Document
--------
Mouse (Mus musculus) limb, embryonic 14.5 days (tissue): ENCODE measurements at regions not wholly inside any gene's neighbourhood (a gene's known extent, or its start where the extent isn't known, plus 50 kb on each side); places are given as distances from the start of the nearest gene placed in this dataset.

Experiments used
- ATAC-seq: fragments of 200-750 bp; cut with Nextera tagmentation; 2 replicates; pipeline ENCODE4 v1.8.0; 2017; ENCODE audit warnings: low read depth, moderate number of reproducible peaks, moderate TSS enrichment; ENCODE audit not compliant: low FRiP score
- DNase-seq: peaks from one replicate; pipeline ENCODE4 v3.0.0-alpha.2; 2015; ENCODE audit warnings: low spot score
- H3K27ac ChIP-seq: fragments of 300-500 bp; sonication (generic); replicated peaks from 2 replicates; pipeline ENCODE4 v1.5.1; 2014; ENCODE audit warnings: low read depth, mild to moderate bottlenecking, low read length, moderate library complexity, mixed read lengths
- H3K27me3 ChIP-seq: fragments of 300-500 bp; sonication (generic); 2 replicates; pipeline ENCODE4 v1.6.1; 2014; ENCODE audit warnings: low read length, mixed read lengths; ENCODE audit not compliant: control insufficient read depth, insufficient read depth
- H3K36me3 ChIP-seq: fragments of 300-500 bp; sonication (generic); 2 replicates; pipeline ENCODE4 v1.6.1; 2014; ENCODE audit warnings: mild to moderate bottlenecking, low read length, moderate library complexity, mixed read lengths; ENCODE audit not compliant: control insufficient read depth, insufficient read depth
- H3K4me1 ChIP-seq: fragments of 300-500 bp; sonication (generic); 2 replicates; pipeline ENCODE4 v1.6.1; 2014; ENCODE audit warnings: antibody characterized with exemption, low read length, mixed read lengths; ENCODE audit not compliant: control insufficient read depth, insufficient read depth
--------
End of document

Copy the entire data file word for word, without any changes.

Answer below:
Mouse (Mus musculus) limb, embryonic 14.5 days (tissue): ENCODE measurements at regions not wholly inside any gene's neighbourhood (a gene's known extent, or its start where the extent isn't known, plus 50 kb on each side); places are given as distances from the start of the nearest gene placed in this dataset.

Experiments used
- ATAC-seq: fragments of 200-750 bp; cut with Nextera tagmentation; 2 replicates; pipeline ENCODE4 v1.8.0; 2017; ENCODE audit warnings: low read depth, moderate number of reproducible peaks, moderate TSS enrichment; ENCODE audit not compliant: low FRiP score
- DNase-seq: peaks from one replicate; pipeline ENCODE4 v3.0.0-alpha.2; 2015; ENCODE audit warnings: low spot score
- H3K27ac ChIP-seq: fragments of 300-500 bp; sonication (generic); replicated peaks from 2 replicates; pipeline ENCODE4 v1.5.1; 2014; ENCODE audit warnings: low read depth, mild to moderate bottlenecking, low read length, moderate library complexity, mixed read lengths
- H3K27me3 ChIP-seq: fragments of 300-500 bp; sonication (generic); 2 replicates; pipeline ENCODE4 v1.6.1; 2014; ENCODE audit warnings: low read length, mixed read lengths; ENCODE audit not compliant: control insufficient read depth, insufficient read depth
- H3K36me3 ChIP-seq: fragments of 300-500 bp; sonication (generic); 2 replicates; pipeline ENCODE4 v1.6.1; 2014; ENCODE audit warnings: mild to moderate bottlenecking, low read length, moderate library complexity, mixed read lengths; ENCODE audit not compliant: control insufficient read depth, insufficient read depth
- H3K4me1 ChIP-seq: fragments of 300-500 bp; sonication (generic); 2 replicates; pipeline ENCODE4 v1.6.1; 2014; ENCODE audit warnings: antibody characterized with exemption, low read length, mixed read lengths; ENCODE audit not compliant: control insufficient read depth, insufficient read depth